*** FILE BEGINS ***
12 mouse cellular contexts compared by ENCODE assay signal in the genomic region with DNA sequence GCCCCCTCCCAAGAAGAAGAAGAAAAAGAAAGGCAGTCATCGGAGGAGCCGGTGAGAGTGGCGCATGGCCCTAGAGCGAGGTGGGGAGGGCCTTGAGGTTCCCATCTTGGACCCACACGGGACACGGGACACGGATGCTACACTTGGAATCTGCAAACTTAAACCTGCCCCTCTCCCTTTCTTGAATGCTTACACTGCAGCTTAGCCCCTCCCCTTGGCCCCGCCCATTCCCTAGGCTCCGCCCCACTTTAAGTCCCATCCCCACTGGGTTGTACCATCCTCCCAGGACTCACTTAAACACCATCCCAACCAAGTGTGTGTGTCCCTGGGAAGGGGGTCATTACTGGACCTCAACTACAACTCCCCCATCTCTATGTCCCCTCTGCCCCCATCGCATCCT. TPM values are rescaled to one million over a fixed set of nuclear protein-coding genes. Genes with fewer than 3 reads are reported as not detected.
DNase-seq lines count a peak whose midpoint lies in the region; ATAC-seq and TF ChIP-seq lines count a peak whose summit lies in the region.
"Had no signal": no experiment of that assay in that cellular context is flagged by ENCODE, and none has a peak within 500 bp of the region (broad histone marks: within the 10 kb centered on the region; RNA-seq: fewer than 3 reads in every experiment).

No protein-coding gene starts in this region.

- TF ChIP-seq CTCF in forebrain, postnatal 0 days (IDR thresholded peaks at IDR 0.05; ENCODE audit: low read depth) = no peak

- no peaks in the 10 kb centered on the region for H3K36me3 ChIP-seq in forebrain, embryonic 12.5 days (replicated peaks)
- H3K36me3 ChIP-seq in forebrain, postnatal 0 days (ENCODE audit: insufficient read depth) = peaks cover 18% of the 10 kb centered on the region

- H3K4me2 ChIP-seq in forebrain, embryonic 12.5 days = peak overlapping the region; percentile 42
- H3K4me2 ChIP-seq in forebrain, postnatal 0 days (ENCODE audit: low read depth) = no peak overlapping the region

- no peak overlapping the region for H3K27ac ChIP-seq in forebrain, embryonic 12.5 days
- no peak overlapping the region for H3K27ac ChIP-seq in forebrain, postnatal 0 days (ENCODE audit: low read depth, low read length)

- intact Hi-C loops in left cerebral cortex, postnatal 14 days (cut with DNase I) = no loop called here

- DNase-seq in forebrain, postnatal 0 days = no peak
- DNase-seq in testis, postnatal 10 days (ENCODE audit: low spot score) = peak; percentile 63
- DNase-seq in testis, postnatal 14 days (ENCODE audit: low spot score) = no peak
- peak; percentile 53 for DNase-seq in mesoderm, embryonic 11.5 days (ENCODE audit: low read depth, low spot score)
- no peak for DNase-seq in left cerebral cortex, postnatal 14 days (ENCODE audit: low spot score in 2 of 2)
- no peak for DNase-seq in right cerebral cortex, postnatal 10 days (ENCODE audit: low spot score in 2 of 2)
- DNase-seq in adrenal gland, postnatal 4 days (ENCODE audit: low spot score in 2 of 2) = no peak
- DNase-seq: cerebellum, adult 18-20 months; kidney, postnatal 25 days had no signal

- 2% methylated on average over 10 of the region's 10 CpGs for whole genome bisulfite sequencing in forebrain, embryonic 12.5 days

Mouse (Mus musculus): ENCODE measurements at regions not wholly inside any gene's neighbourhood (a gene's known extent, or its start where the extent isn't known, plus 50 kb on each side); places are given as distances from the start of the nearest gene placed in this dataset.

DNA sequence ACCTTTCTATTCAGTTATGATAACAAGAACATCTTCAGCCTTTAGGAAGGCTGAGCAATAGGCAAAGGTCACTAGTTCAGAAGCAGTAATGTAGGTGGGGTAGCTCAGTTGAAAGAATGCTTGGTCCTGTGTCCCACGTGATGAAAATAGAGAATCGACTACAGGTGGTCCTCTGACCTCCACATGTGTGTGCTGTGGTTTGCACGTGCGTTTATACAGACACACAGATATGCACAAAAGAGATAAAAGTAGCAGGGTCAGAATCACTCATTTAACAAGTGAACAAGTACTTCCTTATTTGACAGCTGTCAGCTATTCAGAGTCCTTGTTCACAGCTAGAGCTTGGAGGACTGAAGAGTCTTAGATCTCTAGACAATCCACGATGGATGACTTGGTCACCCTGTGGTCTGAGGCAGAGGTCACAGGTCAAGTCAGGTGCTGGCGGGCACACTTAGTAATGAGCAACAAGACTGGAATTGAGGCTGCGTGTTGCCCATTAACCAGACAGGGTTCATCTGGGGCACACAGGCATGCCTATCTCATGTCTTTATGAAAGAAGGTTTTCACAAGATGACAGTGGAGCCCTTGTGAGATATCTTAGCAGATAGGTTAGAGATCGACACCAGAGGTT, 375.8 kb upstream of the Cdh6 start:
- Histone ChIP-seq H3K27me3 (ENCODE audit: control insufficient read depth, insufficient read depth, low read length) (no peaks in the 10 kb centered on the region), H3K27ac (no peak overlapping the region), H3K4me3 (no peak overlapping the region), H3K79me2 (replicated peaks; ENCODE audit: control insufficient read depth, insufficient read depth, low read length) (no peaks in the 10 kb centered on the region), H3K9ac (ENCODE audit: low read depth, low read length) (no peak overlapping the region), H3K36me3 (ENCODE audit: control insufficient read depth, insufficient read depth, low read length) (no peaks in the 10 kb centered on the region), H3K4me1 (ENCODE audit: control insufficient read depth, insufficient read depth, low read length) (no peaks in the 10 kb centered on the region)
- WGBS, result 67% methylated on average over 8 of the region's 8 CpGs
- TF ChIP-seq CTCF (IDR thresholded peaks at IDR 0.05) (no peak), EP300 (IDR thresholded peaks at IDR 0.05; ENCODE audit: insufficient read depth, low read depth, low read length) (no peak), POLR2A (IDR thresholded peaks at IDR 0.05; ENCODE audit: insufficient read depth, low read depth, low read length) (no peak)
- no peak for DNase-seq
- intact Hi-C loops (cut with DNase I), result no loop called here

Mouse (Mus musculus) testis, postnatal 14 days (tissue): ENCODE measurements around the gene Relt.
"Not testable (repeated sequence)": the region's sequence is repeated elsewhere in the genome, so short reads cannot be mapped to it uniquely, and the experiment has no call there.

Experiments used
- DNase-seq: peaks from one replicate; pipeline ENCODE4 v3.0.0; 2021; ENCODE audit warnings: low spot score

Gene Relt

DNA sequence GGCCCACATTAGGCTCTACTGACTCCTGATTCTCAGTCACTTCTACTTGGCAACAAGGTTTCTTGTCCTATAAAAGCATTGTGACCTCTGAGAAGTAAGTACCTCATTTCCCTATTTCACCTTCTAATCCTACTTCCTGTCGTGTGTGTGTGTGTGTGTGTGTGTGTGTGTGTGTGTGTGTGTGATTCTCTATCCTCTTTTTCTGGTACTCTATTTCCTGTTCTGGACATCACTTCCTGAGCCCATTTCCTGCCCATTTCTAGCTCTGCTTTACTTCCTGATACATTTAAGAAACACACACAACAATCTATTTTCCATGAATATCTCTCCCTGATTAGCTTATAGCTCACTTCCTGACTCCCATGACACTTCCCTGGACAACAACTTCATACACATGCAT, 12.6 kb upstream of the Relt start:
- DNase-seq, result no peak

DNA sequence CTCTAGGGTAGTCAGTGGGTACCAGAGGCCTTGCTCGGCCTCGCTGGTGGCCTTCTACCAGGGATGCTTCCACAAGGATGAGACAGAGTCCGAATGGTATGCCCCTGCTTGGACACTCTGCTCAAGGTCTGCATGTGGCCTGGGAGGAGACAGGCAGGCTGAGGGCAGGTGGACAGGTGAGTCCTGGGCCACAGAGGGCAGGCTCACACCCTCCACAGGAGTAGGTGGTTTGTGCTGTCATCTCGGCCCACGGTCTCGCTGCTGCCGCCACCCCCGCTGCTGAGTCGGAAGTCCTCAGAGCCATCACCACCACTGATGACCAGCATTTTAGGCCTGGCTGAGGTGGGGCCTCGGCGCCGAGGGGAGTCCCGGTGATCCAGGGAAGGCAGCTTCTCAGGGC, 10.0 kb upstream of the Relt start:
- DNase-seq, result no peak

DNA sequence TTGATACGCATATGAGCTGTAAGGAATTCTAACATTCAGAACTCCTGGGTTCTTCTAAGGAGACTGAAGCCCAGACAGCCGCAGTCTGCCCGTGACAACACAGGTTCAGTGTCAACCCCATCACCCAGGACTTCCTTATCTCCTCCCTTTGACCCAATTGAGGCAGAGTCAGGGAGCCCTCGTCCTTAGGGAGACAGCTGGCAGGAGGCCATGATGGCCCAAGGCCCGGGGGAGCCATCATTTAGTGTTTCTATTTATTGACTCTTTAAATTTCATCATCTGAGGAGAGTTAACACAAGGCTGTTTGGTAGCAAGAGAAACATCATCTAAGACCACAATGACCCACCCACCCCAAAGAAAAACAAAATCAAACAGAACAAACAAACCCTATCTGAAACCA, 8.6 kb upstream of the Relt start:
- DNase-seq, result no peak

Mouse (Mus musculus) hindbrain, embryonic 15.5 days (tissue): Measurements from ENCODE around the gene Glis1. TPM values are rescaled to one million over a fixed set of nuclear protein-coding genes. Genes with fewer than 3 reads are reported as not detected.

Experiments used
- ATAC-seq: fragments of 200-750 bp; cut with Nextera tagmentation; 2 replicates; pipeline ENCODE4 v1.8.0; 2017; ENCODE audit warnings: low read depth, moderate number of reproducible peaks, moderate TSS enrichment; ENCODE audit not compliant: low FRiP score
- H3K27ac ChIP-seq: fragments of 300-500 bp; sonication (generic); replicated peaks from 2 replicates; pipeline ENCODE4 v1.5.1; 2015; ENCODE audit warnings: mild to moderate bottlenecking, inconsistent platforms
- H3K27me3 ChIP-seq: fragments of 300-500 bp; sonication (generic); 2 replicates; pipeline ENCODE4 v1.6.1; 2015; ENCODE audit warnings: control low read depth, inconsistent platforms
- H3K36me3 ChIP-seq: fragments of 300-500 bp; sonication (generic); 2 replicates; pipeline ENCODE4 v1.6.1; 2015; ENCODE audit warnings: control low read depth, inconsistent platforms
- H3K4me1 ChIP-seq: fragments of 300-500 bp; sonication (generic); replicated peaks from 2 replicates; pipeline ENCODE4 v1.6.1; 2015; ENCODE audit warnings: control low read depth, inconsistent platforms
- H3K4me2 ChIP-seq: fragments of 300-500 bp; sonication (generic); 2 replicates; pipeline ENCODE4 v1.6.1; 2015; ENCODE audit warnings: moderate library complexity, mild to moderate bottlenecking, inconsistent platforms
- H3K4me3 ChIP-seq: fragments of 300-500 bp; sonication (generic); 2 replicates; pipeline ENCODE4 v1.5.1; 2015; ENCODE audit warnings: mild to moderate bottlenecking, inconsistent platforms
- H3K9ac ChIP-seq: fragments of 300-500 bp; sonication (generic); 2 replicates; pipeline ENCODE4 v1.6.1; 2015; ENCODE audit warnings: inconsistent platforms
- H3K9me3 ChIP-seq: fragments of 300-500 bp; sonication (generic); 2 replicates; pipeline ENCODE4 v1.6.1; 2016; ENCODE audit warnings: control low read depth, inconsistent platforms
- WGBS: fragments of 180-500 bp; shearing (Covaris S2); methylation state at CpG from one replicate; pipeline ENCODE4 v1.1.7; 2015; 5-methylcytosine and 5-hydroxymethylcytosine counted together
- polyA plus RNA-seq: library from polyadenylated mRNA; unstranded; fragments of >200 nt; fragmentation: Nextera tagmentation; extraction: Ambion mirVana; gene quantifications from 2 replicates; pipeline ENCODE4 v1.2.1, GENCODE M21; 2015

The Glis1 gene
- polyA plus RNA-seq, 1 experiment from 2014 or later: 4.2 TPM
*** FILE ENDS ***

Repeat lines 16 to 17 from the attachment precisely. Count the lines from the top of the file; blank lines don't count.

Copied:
- peak; percentile 53 for DNase-seq in mesoderm, embryonic 11.5 days (ENCODE audit: low read depth, low spot score)
- no peak for DNase-seq in left cerebral cortex, postnatal 14 days (ENCODE audit: low spot score in 2 of 2)